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# Creating a subclass in place of instantiating...

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I'm working on a game where I will manually construct a large number of Ship objects (100+), each with their own unique stats, but, of course, sharing the same properties and methods.

Someone suggested I should create a sub-class for each different ship to accomplish this, but this goes against my intuition. However, I don't know what would be bad about this approach either. This approach is tempting because I would be able to quickly access a particular subclass object with my IDE's auto-fill feature when I begin typing its name.

Is there a performance cost or disadvantage to creating sub-classes in this manner, where I could just create instances of the same class instead?

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If the differences are small, then just a single Ship class with properties just as Speed, Firepower, etc would be fine. For the different types of ship you'd store a set of default attributes, for example an XML file containing the starting Speed, Firepower, Hitpoints, etc.

For bigger differences, if I recall correctly the tool to help you here is the Strategy Pattern:
http://en.wikipedia.org/wiki/Strategy_pattern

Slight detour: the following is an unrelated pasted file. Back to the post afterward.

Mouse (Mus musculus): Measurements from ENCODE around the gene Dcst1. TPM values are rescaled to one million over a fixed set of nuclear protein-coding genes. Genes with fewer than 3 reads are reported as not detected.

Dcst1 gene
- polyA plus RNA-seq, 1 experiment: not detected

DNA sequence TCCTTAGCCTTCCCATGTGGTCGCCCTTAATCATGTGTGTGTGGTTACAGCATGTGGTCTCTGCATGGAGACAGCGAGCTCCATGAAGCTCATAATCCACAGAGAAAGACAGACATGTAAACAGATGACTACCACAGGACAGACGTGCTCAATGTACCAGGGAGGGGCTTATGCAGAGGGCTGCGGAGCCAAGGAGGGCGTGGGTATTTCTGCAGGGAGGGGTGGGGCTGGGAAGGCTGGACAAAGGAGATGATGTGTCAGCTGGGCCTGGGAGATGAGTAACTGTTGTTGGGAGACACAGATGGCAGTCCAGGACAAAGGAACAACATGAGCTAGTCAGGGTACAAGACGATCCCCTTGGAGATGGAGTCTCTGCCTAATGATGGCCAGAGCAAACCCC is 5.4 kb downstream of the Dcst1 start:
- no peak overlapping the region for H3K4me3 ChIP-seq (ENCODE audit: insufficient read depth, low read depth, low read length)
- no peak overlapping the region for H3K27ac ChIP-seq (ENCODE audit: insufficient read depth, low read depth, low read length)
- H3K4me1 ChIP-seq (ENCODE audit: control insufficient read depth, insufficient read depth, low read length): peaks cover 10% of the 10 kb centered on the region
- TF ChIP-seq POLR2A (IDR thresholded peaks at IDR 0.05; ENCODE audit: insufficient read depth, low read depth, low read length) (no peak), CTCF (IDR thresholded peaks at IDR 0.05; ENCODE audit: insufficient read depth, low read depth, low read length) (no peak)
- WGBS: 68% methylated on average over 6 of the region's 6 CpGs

You have a general Ship class which has methods like Move, Attack, Defend, Retreat, etc, and then you can assign what those methods actually do at run-time. That means that different types of ship can use completely different code to perform each action. Once again you would store ship info in some way, e.g. an XML file, including the name of the method to use to Move, Attack, etc.

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I'm sorry but I didn't fully understand your suggestions. It sounds like I shouldn't create sub-classes of the Ship class and instead store different ships' default values in an XML file, regardless of the class' complexity.

I'm curious, why do you recommend storing default values in an XML file? It seems more convenient to simply hard code the default values into the program.

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Creating subclasses won't have noticable performance issues (if any). For hundreds of ships, the main problem will be writing and maintaining all of that unnecessary code.

I would personally have a single class, and hardcode the different stats in a big array-of-structs for the first implementation and change it only if necessary. Doing the simplest thing that could possibly work is generally a good idea.

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Someone suggested I should create a sub-class for each different ship to accomplish this, but this goes against my intuition. However, I don't know what would be bad about this approach either. This approach is tempting because I would be able to quickly access a particular subclass object with my IDE's auto-fill feature when I begin typing its name.

Is there a performance cost or disadvantage to creating sub-classes in this manner, where I could just create instances of the same class instead?
Both approaches have their own pros. In general, if the fields to be changed are just data, then it would be ideal to load them from a file and push them to a ctor.